Advisors must act as firms' brand ambassadors to entice new talent

Study shows all categories of wealth are at greater risk of advisor attrition this year

Advisors must act as firms' brand ambassadors to entice new talent

Wealth management companies were striving to control attrition among their financial advisers and entice new talent to the sector long before the Great Resignation became a widespread phenomenon, but a mix of pandemic and technological disruption has compounded this problem.

That’s according to the newly released J.D. Power 2022 U.S. Financial Advisor Satisfaction Study.

Mike Foy, senior director of wealth and lending intelligence at J.D. Power, said, “With the average age of a financial advisor climbing to 57 this year, wealth management firms that want to continue to grow must do more than just manage advisor attrition rates; they also need to actively create advisor brand evangelists who will attract the next generation of talent.”

Foy said there are some very clear drivers that need to be in place for it to happen, but many firms are failing to generate that degree of advisor engagement. Notably, companies who are investing wisely in technology, excellent marketing support, competitive products, and top-down corporate cultures greatly outperform their rivals in terms of advisor advocacy and satisfaction.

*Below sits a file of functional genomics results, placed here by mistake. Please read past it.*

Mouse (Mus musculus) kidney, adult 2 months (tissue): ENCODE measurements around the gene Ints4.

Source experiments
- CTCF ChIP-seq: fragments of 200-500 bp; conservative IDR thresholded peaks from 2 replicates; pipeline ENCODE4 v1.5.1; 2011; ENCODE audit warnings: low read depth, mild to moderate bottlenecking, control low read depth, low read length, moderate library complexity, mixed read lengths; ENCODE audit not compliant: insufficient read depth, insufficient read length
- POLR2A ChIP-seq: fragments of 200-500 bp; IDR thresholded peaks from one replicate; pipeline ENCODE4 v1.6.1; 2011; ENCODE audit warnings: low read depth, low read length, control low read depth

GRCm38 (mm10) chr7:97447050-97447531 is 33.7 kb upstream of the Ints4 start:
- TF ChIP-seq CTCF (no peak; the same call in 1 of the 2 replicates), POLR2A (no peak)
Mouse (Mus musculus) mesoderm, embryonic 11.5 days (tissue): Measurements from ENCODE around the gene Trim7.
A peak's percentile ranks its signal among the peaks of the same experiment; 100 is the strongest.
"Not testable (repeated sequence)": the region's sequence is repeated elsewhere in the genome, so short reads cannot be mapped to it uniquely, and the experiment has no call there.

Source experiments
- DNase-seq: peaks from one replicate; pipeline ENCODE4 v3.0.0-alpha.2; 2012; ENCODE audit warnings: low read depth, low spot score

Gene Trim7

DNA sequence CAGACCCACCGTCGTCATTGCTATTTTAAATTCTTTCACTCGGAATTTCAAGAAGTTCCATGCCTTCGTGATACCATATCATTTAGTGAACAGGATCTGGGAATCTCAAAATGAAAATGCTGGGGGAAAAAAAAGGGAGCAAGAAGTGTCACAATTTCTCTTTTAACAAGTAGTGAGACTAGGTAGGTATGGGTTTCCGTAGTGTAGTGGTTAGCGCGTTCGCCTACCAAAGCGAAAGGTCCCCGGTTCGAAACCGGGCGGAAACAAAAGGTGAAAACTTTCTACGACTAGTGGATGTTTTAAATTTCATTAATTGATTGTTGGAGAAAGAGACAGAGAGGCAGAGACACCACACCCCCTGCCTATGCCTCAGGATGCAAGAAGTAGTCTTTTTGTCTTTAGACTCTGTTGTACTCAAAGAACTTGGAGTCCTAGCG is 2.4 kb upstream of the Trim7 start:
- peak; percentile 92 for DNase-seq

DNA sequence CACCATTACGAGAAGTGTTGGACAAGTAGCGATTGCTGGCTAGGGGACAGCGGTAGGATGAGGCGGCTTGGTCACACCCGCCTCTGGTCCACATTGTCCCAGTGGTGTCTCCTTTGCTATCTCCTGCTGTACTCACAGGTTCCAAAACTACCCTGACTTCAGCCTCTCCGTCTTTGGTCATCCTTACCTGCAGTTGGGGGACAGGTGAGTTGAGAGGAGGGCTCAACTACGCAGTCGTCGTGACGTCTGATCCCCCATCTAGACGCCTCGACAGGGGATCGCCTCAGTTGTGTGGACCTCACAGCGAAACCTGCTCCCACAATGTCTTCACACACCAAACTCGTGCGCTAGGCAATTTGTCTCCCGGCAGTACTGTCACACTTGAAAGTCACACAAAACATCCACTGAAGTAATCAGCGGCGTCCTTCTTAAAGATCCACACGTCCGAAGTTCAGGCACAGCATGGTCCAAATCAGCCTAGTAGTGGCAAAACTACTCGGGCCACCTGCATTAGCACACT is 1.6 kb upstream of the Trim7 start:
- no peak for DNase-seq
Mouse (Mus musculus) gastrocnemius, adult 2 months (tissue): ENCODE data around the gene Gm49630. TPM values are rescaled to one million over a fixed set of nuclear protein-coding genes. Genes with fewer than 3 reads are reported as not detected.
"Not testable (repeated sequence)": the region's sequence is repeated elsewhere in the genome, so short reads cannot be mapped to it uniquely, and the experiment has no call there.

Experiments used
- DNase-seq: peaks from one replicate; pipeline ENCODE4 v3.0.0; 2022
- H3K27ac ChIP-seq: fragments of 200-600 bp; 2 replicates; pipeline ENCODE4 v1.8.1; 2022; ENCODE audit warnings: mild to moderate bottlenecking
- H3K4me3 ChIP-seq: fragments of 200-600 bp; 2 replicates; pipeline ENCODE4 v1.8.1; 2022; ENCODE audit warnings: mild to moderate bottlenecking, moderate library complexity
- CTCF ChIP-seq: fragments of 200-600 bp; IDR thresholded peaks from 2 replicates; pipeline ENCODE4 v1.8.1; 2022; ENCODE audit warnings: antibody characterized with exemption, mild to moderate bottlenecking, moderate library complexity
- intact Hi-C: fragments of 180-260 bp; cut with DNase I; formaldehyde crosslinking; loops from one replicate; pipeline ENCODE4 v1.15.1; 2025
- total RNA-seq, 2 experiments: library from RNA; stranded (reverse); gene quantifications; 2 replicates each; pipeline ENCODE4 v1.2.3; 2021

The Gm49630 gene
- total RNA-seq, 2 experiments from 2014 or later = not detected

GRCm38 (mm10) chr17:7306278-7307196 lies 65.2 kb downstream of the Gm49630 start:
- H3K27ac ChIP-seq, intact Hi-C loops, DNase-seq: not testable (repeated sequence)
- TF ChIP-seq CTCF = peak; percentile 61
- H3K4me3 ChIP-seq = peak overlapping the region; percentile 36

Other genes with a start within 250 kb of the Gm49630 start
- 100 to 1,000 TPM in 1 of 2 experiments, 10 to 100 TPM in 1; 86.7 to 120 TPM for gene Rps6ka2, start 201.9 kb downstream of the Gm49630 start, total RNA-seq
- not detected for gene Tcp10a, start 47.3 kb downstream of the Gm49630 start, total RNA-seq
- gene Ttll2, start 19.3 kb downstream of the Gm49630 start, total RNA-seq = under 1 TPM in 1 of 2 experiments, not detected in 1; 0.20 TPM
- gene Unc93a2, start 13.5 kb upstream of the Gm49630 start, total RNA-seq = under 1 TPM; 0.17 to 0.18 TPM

The study found a broad-based decline in advisor loyalty as all categories show greater risk of advisor attrition this year. With 15% of advisers in wirehouse businesses considering quitting the company in the next one to two years, this industry has the highest percentage of at-risk advisors. In the group of independent advisors, the at-risk percentage is 7%.

Among brand evangelist advisers, or those who have the greatest levels of satisfaction and commitment to their firms, 91% feel that their company's technology has advanced over the past two years. A strong culture is fostered by the corporate leadership of their company, according to 74% of these respondents, and 79% claim their company offers competitive products and services.

The study also found satisfaction tends to decrease with tenure. Employee advisers with at least ten years of experience are more satisfied overall (741 out of 1,000), while those with ten to twenty years of experience are less satisfied (689 out of 1,000) and those with more than twenty years of experience are least satisfied (658 out of 1,000).

And after two years of working from home, most advisers (62%) state that their ideal work style is either working full-time (24%) or most of the time in the office (38%). Advisors who are now based in the office full-time have the highest overall satisfaction ratings (791), followed by those who are based in the office most of the time (778).